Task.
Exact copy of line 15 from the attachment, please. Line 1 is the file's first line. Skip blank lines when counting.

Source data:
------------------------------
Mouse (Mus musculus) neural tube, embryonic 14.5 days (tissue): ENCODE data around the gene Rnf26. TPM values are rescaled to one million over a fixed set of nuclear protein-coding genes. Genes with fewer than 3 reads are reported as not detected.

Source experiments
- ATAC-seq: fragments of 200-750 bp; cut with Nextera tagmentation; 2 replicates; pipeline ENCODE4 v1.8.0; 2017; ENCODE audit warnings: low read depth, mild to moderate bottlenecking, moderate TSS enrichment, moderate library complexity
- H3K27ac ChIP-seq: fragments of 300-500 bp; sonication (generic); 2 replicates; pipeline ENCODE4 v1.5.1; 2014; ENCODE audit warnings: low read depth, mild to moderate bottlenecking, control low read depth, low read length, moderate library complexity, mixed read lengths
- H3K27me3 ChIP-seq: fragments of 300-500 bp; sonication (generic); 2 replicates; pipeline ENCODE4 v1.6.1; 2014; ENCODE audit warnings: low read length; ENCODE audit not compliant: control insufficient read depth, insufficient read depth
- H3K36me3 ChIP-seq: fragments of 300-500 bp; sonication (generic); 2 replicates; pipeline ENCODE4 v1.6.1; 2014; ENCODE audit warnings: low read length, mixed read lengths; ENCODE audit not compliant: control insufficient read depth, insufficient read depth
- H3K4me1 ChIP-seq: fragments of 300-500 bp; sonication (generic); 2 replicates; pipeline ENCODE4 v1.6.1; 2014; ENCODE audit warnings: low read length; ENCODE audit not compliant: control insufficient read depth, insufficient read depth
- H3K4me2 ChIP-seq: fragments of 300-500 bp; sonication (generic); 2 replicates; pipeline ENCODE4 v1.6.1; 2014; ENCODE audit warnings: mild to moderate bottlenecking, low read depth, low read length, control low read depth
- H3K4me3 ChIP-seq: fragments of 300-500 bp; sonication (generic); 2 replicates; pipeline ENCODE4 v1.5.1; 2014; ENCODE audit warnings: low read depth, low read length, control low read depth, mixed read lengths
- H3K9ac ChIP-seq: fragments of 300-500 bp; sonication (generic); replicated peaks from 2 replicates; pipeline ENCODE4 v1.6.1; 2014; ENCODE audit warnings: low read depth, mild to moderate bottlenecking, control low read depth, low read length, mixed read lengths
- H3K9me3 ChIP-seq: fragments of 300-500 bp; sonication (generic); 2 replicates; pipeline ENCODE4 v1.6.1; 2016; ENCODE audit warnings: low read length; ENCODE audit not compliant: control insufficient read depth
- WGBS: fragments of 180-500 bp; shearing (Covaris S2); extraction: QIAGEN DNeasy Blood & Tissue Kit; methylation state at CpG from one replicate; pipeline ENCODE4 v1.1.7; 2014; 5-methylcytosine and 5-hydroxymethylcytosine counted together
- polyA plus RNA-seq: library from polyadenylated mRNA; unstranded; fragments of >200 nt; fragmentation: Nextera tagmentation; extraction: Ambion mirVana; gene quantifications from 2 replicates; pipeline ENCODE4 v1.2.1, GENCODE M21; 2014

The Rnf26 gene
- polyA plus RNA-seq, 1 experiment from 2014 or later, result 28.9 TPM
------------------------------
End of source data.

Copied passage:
- polyA plus RNA-seq, 1 experiment from 2014 or later, result 28.9 TPM